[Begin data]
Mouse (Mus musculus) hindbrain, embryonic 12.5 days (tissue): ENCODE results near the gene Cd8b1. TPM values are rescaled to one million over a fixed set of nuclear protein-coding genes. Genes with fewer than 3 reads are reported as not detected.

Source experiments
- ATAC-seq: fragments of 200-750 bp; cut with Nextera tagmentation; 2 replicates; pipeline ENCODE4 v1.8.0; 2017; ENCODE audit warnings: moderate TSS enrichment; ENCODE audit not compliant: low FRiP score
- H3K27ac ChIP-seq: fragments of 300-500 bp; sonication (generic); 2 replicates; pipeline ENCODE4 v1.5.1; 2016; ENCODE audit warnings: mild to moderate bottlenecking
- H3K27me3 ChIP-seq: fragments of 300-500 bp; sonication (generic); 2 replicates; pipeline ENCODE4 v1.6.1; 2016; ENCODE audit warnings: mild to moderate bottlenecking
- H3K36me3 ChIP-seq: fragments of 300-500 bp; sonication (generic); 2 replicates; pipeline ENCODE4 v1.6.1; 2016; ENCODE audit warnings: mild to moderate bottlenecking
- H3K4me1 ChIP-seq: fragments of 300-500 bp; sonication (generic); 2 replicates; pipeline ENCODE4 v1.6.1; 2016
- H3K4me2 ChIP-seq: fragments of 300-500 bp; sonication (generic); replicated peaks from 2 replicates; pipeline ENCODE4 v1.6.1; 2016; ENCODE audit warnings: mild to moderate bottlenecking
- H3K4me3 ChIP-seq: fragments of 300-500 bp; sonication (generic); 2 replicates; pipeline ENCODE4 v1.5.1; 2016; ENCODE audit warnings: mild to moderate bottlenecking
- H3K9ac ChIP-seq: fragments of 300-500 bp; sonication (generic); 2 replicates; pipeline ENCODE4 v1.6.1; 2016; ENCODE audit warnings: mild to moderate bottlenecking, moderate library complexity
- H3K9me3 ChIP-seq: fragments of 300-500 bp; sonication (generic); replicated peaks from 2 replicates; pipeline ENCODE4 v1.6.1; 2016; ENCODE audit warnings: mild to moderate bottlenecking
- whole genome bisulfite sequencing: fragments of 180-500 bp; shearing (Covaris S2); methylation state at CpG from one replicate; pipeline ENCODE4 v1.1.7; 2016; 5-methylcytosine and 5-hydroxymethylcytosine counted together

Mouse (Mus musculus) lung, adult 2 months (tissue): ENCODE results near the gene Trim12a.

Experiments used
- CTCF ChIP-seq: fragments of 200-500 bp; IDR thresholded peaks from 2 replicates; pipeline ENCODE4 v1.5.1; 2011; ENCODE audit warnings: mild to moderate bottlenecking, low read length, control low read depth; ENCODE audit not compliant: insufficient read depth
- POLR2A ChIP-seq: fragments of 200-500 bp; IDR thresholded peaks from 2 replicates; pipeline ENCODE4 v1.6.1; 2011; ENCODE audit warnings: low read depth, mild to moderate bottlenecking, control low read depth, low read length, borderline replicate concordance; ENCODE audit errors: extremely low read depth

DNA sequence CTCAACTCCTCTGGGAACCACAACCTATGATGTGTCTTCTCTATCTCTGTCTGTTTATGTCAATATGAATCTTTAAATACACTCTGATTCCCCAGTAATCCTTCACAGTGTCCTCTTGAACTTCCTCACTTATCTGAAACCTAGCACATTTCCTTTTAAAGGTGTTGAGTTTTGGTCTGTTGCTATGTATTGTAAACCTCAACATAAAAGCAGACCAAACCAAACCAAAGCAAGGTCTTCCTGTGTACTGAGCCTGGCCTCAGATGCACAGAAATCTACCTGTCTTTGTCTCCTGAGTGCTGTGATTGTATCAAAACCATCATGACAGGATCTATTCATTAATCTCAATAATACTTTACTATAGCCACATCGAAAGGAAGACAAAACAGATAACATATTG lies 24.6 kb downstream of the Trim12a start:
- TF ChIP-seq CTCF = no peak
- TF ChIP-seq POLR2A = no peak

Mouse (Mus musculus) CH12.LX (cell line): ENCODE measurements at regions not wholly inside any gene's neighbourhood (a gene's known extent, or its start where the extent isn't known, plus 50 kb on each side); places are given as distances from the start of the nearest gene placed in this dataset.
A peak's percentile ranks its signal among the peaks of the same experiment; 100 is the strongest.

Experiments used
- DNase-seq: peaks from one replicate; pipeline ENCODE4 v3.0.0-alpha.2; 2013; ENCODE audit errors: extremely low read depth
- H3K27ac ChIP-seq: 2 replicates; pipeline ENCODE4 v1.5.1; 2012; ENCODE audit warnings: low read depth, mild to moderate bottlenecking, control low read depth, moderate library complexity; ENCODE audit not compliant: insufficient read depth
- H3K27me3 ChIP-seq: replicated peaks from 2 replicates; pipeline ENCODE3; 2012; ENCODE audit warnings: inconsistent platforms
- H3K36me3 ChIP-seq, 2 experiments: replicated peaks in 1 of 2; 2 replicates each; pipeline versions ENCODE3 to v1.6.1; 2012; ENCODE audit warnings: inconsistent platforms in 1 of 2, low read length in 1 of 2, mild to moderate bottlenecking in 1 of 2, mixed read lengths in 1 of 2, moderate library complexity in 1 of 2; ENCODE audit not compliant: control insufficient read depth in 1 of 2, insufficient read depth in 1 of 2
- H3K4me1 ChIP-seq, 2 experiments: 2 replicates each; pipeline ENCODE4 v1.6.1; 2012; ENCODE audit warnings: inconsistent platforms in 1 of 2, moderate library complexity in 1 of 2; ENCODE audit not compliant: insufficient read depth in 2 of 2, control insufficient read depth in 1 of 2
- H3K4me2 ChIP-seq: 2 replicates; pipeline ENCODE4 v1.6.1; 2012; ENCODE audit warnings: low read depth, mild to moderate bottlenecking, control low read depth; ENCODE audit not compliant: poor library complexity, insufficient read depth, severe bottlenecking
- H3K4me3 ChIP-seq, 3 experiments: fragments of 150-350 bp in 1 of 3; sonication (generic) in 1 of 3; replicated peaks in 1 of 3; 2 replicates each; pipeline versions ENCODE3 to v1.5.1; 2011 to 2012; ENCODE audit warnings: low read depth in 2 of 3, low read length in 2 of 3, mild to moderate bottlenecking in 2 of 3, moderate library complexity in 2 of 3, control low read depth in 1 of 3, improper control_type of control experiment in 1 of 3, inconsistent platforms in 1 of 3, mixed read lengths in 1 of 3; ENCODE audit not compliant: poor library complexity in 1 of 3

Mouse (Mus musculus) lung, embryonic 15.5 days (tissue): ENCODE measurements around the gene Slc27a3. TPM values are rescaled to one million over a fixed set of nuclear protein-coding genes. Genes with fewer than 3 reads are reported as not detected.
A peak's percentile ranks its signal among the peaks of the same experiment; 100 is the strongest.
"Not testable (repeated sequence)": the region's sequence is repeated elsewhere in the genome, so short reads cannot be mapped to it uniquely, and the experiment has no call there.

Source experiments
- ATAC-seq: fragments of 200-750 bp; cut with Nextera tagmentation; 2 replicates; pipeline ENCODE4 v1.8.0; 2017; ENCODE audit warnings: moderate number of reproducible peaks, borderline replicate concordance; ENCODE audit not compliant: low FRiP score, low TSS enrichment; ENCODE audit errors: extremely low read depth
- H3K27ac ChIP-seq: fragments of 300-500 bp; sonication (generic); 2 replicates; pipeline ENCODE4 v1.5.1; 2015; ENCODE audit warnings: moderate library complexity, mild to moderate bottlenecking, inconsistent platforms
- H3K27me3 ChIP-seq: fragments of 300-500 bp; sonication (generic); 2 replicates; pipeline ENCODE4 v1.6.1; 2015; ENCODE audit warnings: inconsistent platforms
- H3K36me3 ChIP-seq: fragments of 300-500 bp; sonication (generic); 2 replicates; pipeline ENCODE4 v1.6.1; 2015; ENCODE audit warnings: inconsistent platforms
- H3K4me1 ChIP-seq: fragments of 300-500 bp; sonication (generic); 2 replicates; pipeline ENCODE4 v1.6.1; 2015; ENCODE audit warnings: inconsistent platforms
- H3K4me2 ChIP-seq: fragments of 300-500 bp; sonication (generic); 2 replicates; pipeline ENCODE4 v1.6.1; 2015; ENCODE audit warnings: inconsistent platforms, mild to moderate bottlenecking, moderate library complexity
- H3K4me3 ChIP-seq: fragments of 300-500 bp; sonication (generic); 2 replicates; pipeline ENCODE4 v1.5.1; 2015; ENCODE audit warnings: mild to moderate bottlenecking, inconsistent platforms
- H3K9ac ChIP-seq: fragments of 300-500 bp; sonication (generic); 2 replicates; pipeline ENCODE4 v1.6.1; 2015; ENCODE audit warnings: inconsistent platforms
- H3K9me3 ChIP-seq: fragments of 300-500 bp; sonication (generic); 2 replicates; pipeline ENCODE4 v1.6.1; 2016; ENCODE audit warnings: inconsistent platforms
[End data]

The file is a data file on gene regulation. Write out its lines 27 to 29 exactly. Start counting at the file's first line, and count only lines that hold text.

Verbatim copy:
- H3K4me1 ChIP-seq, 2 experiments: 2 replicates each; pipeline ENCODE4 v1.6.1; 2012; ENCODE audit warnings: inconsistent platforms in 1 of 2, moderate library complexity in 1 of 2; ENCODE audit not compliant: insufficient read depth in 2 of 2, control insufficient read depth in 1 of 2
- H3K4me2 ChIP-seq: 2 replicates; pipeline ENCODE4 v1.6.1; 2012; ENCODE audit warnings: low read depth, mild to moderate bottlenecking, control low read depth; ENCODE audit not compliant: poor library complexity, insufficient read depth, severe bottlenecking
- H3K4me3 ChIP-seq, 3 experiments: fragments of 150-350 bp in 1 of 3; sonication (generic) in 1 of 3; replicated peaks in 1 of 3; 2 replicates each; pipeline versions ENCODE3 to v1.5.1; 2011 to 2012; ENCODE audit warnings: low read depth in 2 of 3, low read length in 2 of 3, mild to moderate bottlenecking in 2 of 3, moderate library complexity in 2 of 3, control low read depth in 1 of 3, improper control_type of control experiment in 1 of 3, inconsistent platforms in 1 of 3, mixed read lengths in 1 of 3; ENCODE audit not compliant: poor library complexity in 1 of 3